I know of few places where tourists can experience a gondola ride outside of Venice, Italy; one is Newport Beach, California, and the other, The Venetian of Las Vegas. In Newport Beach, California, guests can share a bottle of champagne while riding a gondola. In The Venetian, they enjoy Italian songs sung by gondoliers.
The Venetian of Las Vegas offers two canal routes: one inside that runs through St. Mark's Square and shopping center and the other one that runs along palaces outside the casino. Both offer nearly authentic experiences of riding a gondola through the canals of Venice, Italy. I say nearly authentic because in The Venetian, the canal water lacks floating garbage and distinct smell that comes with it —- a trademark of genuine Venetian canal water.
Each ride lasts about fifteen to twenty minutes, depending on how fast guests board the gondola. Once the guests are on board, gondoliers steer through the canal along which shoppers and tourists watch and take pictures of them as if they were the Venetian nobles and courtesans who are the subjects of gossips. So if you plan on riding one but would feel shy about onlookers, make sure you choose earlier part of the day when less people are around. However, if you are a newlywed couple who are dying for public attention, keep your wedding suit and dress on and choose the prime time to find the most crowd to greet you -—early evening on a weekend. You are guaranteed to be treated like Prince Charles and Princess Di when they were just married. You will see flashes on cameras go off one right after another even if no one had contacted the media for any publicity.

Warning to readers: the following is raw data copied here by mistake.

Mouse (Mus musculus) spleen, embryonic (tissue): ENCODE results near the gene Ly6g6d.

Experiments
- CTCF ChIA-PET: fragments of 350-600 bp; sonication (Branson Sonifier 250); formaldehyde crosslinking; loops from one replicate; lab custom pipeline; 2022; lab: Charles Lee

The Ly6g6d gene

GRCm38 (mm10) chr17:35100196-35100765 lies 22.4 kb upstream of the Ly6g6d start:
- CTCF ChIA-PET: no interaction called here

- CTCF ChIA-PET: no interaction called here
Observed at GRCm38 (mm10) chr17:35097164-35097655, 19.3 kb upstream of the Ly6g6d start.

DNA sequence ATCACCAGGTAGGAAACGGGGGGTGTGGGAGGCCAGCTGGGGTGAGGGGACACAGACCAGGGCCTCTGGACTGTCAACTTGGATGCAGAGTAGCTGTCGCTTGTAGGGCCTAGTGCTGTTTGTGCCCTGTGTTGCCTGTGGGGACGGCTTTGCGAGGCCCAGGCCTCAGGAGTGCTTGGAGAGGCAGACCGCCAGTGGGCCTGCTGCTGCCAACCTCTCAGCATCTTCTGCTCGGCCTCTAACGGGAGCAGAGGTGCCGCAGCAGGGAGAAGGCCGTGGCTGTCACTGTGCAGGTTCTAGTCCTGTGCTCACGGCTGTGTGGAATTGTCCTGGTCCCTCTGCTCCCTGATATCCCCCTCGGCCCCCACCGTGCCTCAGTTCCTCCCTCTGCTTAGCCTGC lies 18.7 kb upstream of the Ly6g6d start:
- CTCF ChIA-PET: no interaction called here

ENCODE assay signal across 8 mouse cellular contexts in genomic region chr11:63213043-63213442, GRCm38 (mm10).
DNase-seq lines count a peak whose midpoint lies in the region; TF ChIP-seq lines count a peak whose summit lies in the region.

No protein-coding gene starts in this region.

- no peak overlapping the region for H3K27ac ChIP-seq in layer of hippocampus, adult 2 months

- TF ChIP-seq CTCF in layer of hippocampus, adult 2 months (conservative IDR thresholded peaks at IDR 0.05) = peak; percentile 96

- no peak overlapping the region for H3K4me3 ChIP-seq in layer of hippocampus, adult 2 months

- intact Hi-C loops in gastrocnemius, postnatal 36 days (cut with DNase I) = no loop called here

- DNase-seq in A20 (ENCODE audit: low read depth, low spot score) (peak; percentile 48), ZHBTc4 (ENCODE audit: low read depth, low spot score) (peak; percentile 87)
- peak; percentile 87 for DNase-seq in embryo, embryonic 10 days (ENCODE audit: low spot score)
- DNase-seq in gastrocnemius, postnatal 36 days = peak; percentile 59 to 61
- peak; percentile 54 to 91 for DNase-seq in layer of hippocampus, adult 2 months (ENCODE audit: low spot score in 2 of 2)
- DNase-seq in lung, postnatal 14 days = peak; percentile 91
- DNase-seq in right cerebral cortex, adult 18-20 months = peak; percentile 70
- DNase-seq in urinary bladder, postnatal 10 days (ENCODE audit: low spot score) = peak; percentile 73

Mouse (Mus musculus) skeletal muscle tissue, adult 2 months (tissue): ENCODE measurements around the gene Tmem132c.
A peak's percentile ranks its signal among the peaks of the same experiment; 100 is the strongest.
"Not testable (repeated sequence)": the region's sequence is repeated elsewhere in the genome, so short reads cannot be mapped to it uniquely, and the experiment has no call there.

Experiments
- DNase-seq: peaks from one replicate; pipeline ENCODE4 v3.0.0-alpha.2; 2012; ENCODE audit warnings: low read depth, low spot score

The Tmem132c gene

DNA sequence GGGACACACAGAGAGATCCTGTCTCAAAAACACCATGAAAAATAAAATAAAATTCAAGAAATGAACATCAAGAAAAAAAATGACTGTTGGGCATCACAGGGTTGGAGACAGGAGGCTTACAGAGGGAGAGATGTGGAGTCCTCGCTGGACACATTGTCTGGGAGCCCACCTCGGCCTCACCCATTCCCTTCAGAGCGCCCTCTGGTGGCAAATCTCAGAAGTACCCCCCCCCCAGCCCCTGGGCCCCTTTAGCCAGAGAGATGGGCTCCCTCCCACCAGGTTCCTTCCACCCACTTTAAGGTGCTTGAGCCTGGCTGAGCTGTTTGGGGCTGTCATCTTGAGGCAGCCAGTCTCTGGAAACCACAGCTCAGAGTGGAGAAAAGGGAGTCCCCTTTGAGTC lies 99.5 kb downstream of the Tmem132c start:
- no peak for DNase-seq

To purchase tickets, you must go to the end of the canal in St. Mark's Square. In the afternoon and early evening, you will find that getting a gondola ride is like waiting for a ride in Disneyland. Expect to see a long line. The cost is $12.50 per person with four people sharing a gondola or $50 for the whole gondola, as of Spring 2003. The gondoliers are trained vocalists and have a fairly good repertoire of songs; so don't be afraid to request your favorite Italian song, but be prepared to pay a little tip.